A spokesman for Roche told in-PharmaTechnologist.com the review by the Cochrane Collaboration contained major mistakes and did not use all the patient data available, a claim the researchers blasted as “disingenuous.”
Cochrane published a review of Tamiflu and other neuraminidase inhibitors today in the British Medical Journal (BMJ), concluding the drug only reduced flu symptoms by half a day and was ineffective in reducing hospital admissions and serious complications from influenza.
“Having not yet received the full report, and only reviewing the BMJ summary, Roche has found significant errors in their analysis,” Anthony Vaughn, Roche spokesman, told In-PharmaTechnologist.com.
“Despite requesting the patient level data for our 77 trials, they have used only the summary tables from 20 of the clinical study reports, which is similar information used within their 2009 report.”
The Roche spokesman also criticized the Cochrane report’s statistical analysis.
“Without having seen their detailed analysis, there are a few key errors: for example, when analysing the time taken for patients to recover after flu, they have selected the mean value, which is incorrect for the statistical analysis, where the median should be used, and clearly demonstrates adults and children with flu get better a day and a half sooner with Tamiflu.”
The Cochrane researchers hit back at Roche, telling in-PharmaTechnologist.com it was “disingenuous” to say their analysis was flawed.
Roche was “factually incorrect” in claiming the researchers had requested individual patient data (IPD), said Chris Del Mar, Coordinating Editor of the Cochrane Acute Respiratory Infection Group and one of the review’s authors. The group had so far lacked the time and funding to do IPD analysis, although it planned to do so in future, he said.
Del Mar also defended the review’s statistical methods against Roche’s charge of “key errors.”
Roche’s response had tried “to trump randomised controlled trial (RCT) data with observational data,” a method which is “not appropriate,” said Del Mar.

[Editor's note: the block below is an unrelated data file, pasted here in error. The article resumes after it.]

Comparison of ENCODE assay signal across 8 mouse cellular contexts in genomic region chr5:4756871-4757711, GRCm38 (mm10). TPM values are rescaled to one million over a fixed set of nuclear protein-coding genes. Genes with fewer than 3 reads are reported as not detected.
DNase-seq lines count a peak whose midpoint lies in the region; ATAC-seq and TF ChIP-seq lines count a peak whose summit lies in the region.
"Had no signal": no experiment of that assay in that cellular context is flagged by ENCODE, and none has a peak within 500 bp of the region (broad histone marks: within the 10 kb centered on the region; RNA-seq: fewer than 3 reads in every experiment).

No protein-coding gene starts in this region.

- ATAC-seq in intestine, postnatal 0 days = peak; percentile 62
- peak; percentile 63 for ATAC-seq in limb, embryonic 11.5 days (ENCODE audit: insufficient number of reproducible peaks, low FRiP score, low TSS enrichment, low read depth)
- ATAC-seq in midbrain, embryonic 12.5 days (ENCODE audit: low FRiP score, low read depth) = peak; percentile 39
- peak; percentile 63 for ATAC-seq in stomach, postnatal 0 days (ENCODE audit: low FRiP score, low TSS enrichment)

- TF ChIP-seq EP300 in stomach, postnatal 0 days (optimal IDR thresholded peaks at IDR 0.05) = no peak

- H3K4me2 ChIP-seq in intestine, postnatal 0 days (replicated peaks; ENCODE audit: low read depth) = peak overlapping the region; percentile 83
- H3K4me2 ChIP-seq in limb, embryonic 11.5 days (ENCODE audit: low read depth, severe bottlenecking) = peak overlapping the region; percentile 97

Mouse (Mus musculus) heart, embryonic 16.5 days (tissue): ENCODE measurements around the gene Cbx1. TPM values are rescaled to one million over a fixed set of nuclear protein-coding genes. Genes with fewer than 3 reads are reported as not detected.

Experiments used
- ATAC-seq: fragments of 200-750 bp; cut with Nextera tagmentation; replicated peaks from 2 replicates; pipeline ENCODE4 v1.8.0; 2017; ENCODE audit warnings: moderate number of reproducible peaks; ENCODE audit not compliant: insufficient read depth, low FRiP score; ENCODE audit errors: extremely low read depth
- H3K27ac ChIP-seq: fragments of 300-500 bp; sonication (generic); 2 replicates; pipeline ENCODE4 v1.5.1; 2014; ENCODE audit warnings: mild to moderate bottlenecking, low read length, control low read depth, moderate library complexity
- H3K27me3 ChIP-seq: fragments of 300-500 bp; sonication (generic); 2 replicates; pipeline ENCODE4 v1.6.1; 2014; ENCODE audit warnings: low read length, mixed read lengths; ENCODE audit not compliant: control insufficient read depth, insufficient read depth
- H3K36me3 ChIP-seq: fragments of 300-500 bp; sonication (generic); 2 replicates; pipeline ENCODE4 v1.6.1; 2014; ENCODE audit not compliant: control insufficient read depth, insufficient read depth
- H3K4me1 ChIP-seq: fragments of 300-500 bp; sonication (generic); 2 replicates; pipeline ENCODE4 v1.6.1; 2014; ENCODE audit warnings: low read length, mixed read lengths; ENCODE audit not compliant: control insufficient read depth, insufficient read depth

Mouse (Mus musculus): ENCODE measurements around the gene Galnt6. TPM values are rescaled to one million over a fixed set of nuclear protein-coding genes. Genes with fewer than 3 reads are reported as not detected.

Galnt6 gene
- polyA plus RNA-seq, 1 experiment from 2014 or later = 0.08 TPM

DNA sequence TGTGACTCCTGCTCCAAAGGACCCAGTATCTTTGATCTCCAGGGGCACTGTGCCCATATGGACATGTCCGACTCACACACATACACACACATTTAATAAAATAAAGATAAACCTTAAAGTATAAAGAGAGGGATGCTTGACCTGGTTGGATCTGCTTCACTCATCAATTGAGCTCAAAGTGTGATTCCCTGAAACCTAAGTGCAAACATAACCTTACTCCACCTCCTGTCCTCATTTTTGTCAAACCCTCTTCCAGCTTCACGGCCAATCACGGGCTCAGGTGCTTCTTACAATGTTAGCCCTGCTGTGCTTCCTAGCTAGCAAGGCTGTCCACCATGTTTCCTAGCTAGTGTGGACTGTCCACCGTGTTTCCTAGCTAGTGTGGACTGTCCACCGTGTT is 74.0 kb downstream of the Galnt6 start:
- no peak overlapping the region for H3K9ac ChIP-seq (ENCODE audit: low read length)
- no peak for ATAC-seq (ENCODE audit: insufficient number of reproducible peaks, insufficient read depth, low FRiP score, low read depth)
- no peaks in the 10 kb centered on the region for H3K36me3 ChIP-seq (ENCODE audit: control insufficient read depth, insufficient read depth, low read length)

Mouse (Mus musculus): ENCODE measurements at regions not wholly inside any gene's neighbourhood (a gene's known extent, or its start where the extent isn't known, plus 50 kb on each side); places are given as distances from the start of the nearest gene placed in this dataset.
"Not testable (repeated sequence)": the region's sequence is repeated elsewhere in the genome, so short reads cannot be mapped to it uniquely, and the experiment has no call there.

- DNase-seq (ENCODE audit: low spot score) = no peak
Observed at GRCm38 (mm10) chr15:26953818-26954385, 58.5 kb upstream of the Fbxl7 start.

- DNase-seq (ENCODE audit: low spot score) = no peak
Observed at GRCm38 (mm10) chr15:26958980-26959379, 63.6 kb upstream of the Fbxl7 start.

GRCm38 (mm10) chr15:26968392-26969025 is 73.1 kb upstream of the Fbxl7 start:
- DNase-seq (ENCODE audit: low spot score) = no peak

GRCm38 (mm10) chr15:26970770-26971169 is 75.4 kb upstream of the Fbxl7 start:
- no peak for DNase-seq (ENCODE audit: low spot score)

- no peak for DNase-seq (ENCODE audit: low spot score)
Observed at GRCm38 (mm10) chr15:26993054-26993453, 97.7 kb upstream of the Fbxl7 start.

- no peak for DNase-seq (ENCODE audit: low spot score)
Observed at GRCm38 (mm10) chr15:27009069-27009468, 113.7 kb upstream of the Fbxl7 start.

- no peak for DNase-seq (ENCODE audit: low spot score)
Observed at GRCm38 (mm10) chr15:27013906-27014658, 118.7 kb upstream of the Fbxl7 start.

“Observational data will always be vulnerable to biases, from both known and unknown factors. This is the very reason why RCTs have become the basic research method for answering intervention questions.
“Moreover we believe the methods they have used to attempt to redress observational study biases were inappropriate, while the crude data shows a higher proportion of patients died on treatment than died without treatment.”
The report’s author also told us Cochrane’s methods had been made available in advance for many months, but “we have not received any criticism from Roche until now.” By contrast, he said, GSK had made extensive suggestions which the researchers had addressed.
Roche’s spokesman further criticised Cochrane, saying it had admitted it was “inexperienced in dealing with large quantities of data and lack familiarity with clinical study reports.”
Del Mar told In-PharmaTechnologist.com this phrase was used out of context, and the authors were “describing the methods of meta-analysing CSRs [clinical study reports] as pioneering, and without precedent.” The Cochrane Collaboration usually analyses published research, rather than CSRs.
He added the Cochrane team would make available all the data it used in its analysis for others to conduct their own reviews.
Around 130m patients worldwide have taken Tamiflu, and governments have stockpiled it to guard against a future pandemic, with UK authorities spending £424m ($711m) on Tamiflu alone.